To Be Taught, If Fortunate: The wonder, and the ethical dilemmas, of space

To Be Taught, If Fortunate by Becky Chambers science fiction and fantasy book and audiobook reviewsTo Be Taught, If Fortunate by Becky Chambers science fiction and fantasy book and audiobook reviewsTo Be Taught, If Fortunate by Becky Chambers

Becky Chambers’s novella To Be Taught, If Fortunate (2019) takes the form of a letter from a space traveler, Ariadne O’Neill, to the people of Earth. Why Ariadne is writing it, we will learn later.

Ariadne is part of a small but diverse crew that has been sent to explore a moon and three planets that it is believed might harbor life. They will sleep in hibernation during the journey to this star system, explore each world, then go into hibernation again for the journey back. All told, they will be gone for eighty years, which means their goodbyes to their loved ones are permanent (which is explored in a poignant scene early in the novella). On each planet, they use a process called somaforming which adapts their bodies to survive in that planet’s particular conditions.

Chambers’s writing is beautiful as she unfolds the landscapes and organisms that Ariadne and her crewmates discover. At first, it’s all positive:

I’m a secular woman, but that moon felt to me like a sacred place. A monastic world that repaid hard work and dogged patience with the finest of rewards: Quiet. Beauty. Understanding.

Chambers is adept at explaining scientific concepts to a lay audience; whenever she needs to discuss something that the reader might not have the scientific background to understand, Ariadne will explain it in a way that flows with the story, so that if you don’t know the concept, you’ll have a basic grasp on it afterward, and if you did already know it, your eyes won’t glaze over because the way she tells it is engaging.

Becky Chamber

Becky Chambers

As the crew explore the other three planets, things get complicated. Technical and ethical challenges arise, and there are hints that all is not well back on Earth. The crew’s ethical dilemmas culminate in one big one, the answer to which is haunting and harks back to an early anecdote from Ariadne about the massive (but often invisible) support system behind every astronaut.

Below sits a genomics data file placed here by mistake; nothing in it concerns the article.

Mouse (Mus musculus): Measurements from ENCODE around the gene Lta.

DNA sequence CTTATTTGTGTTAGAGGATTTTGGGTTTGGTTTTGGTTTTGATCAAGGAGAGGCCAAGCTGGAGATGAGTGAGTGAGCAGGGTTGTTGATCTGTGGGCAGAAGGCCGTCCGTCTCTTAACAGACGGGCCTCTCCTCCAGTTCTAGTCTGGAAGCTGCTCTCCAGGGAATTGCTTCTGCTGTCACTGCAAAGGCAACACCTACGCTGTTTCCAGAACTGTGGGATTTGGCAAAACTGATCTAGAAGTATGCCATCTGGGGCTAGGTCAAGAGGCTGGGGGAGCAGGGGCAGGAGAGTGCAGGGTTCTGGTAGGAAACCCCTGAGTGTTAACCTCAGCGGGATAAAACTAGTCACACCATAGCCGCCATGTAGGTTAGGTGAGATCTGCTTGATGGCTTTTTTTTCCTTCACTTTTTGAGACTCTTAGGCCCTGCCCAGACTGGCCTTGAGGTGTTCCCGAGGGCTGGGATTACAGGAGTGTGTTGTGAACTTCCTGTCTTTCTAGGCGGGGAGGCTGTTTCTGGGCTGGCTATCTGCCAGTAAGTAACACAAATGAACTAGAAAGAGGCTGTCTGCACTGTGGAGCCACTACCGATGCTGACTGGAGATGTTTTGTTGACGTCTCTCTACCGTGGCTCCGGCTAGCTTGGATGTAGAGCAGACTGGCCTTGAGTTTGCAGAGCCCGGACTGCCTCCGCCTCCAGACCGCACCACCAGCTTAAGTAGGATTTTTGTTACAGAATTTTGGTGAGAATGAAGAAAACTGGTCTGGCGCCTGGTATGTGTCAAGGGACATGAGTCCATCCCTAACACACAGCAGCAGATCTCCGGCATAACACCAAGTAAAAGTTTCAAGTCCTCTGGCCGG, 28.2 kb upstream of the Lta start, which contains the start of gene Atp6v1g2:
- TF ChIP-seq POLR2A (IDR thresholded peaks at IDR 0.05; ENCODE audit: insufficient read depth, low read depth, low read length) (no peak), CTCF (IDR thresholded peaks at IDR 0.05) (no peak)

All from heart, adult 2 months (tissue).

Kat previously reviewed Chambers’s WAYFARERS trilogy and found it not very plotty. I would actually agree with that assessment, and I think maybe it works better in this shorter format. To Be Taught, If Fortunate has kind of a slice-of-life quality up until the very end, taking us through the various tasks and discoveries that occupy the crew. It’s a bit like reading field notes, but with more introspection and less dryness. (More than anything, it reminded me of The River that Flows Uphill by William Calvin, a nonfiction book that explains evolution by telling the story of a crew of scientists on a float trip, with the science worked into the travelogue. It’s like that, but in a fictional world.)

I enjoyed To Be Taught, If Fortunate and recommend it as a well-written look at both the wonder of discovery and the ethical responsibilities that might await us in space. At 176 pages, it’s also a low-time-commitment way to find out if Chambers’s style resonates with you. I will probably check out some of her longer work after this.

Published in 2019. A stand-alone science fiction novella from the award-winning, bestselling, critically-acclaimed author of the Wayfarer series. At the turn of the twenty-second century, scientists make a breakthrough in human spaceflight. Through a revolutionary method known as somaforming, astronauts can survive in hostile environments off Earth using synthetic biological supplementations. They can produce antifreeze in subzero temperatures, absorb radiation and convert it for food, and conveniently adjust to the pull of different gravitational forces. With the fragility of the body no longer a limiting factor, human beings are at last able to journey to neighboring exoplanets long known to harbor life. A team of these explorers, Ariadne O’Neill and her three crewmates, are hard at work in a planetary system fifteen light-years from Sol, on a mission to ecologically survey four habitable worlds. But as Ariadne shifts through both form and time, the culture back on Earth has also been transformed. Faced with the possibility of returning to a planet that has forgotten those who have left, Ariadne begins to chronicle the story of the wonders and dangers of her mission, in the hope that someone back home might still be listening.


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KELLY LASITER, with us since July 2008, is a mild-mannered academic administrative assistant by day, but at night she rules over a private empire of tottering bookshelves. Kelly is most fond of fantasy set in a historical setting (a la Jo Graham) or in a setting that echoes a real historical period (a la George RR Martin and Jacqueline Carey). She also enjoys urban fantasy and its close cousin, paranormal romance, though she believes these subgenres’ recent burst in popularity has resulted in an excess of dreck. She is a sucker for pretty prose (she majored in English, after all) and mythological themes.

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